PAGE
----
Quilt Frames

Written by Rebecca Russell
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There are a great many folk stories that surround the local quilting bee in early America. Prior to the invention of the sewing machine, all quilting was done by hand. As anyone who has attempted this process can tell you, hand quilting takes a great deal of time, particularly for only one person. A quilting bee was the answer to finishing quilts quickly, following the old adage that many hands make light work.

Women in the same community would come together and commune around an unfinished quilt, trading stories and advice. The quilt frame was the central focal point of the room during a quilting bee. A quilt frame is a large wooden device that allowed the entire quilt to be stretched tightly by the edges, leaving the middle open for stitching.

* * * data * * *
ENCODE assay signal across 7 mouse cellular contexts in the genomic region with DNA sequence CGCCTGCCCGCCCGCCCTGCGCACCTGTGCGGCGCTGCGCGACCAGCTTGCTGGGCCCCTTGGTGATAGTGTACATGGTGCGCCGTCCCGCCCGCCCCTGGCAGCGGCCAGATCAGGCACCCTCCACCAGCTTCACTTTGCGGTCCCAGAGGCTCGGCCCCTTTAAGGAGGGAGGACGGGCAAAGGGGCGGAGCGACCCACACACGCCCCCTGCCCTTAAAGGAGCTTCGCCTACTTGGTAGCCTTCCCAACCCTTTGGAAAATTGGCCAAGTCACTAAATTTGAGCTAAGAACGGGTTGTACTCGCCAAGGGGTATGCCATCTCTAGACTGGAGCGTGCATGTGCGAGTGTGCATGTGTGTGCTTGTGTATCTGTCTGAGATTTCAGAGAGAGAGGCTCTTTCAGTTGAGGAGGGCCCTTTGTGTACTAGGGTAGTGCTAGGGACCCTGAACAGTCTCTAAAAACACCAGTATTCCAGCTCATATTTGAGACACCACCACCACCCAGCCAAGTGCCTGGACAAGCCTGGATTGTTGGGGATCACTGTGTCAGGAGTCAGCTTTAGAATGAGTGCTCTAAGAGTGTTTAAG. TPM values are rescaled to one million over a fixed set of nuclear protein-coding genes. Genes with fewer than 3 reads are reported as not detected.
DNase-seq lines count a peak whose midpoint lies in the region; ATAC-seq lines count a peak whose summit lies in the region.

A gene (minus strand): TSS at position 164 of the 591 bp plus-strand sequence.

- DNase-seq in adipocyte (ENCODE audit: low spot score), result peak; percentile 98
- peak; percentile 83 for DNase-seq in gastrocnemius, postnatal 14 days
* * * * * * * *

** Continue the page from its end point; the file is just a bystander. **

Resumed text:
Modern Quilt Frames

Quilt frames are still in use today. They can be purchased from a variety of specialty stores or made by those who are skilled in simple carpentry. For those who choose to create their own quilt frames, there are many websites that offer step-by-step instructions on measurements and assembly, which can come in very handy.

Because quilt frames can be rather large and bulky, many people now prefer the more streamlined quilting hoop for hand quilting. For those who prefer quilting by machine, a quilt frame is not necessary. Batting and fabric can be held together by pins, which will keep the lines straight as the quilt goes through the sewing machine. While machine quilting is not as valued, it can certainly make the process go faster, leaving you with a finished product in half the time.

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